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Utilities Must Step Away from Natural Gas If They're to Keep the Lights on, Says Thinking Energy's Latest Report
Monday October 31, 10:00 am ET

FALMOUTH, Maine--(BUSINESS WIRE)--Oct. 31, 2005--Natural gas supply forecasts for this winter in North America are dire, with some regional ISOs predicting rolling blackouts. Is this just a short-term crisis or will it continue to impact power companies' ability to perform for years to come? The crisis will be long term, advises Thinking Energy. In its latest report, Natural Gas in Crisis: How Power Companies Can Keep The Lights On, Thinking Energy's Peter R. Savage says, "This is the year when the follies of the past two decades will be paid for, in full."

Natural Gas in Crisis examines the roots of the current natural gas crisis in North America, discussing its commercial, technological, political and environmental causes. Touted as the 'clean and inexpensive' fossil fuel, natural gas has tripled in cost over the past months as supply has been severely affected. Natural gas demand, which has risen rapidly over the past few years, is expected to skyrocket as the coal-fired power plants in Ontario, Canada are shut down and foolishly replaced by natural gas. This short-sighted move is sure to roil the North American energy markets further. Further, US production isn't able to keep up with current demand. Although exploration and production technology is improving and alternative sources for natural gas are being researched, these efforts won't yield enough supply to keep power plants running. LNG imports are being bandied about as the panacea to today's problem. This foolhardy strategy will only serve to make the US electricity industry dependent on supplies from overseas countries, many of them members of OPEC.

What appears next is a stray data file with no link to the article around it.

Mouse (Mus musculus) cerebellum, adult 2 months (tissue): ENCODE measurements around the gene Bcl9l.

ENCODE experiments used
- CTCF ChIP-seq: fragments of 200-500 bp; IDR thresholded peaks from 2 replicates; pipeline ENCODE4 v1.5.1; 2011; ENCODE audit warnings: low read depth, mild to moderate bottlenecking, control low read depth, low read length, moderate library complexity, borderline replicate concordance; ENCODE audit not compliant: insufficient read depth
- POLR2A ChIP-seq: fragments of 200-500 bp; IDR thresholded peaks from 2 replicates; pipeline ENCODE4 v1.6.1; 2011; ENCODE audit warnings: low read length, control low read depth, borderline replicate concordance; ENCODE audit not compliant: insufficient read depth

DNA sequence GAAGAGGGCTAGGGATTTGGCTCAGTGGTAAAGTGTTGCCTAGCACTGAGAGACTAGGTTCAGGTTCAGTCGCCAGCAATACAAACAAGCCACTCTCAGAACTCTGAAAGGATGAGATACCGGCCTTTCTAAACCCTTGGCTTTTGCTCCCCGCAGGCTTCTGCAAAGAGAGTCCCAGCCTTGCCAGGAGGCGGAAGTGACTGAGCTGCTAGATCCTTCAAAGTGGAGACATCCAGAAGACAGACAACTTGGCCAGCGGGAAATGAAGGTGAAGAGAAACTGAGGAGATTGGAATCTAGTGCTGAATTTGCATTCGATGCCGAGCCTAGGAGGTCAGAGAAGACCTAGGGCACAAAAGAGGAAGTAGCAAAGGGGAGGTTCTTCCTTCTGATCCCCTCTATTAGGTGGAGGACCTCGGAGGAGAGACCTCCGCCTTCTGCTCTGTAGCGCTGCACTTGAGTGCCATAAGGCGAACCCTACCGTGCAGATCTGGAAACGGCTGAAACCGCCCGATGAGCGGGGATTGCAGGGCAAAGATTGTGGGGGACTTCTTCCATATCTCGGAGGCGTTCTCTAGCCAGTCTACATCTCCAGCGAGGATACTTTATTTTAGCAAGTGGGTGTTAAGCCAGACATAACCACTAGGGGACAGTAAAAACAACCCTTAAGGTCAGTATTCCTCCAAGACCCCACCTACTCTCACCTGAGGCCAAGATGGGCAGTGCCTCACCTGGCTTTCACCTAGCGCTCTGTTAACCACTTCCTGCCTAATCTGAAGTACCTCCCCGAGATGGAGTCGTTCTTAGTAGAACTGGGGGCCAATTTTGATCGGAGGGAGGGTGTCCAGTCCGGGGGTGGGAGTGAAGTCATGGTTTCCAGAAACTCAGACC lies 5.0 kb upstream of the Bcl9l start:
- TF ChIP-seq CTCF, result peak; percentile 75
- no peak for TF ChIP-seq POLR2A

What can power companies do to keep the lights on? "Baseload electricity demand must shift from natural gas to clean coal, nuclear and hydro," says Savage. "Wind, the only renewable with tolerable economics at the moment, can supplement. Natural gas, if used at all, should be used only for peaking units," he says.

The Thinking Companies has held a consistent position about major issues confronting electrical power in its series of management reports over the past half-decade. It has critiqued and offered remedies to the risk management aspects of the business, correctly noted the return of 'clean coal' to the arena, examined the emerging folly of one particular 'anti-coal' policy - in Ontario - and debunked the shabby economics and technology of many 'renewable energy' sources. At each stage, often alone among consulting companies, it has strongly warned against overdependence on 'plentiful, cheap' natural gas.

Source: The Thinking Companies, Inc

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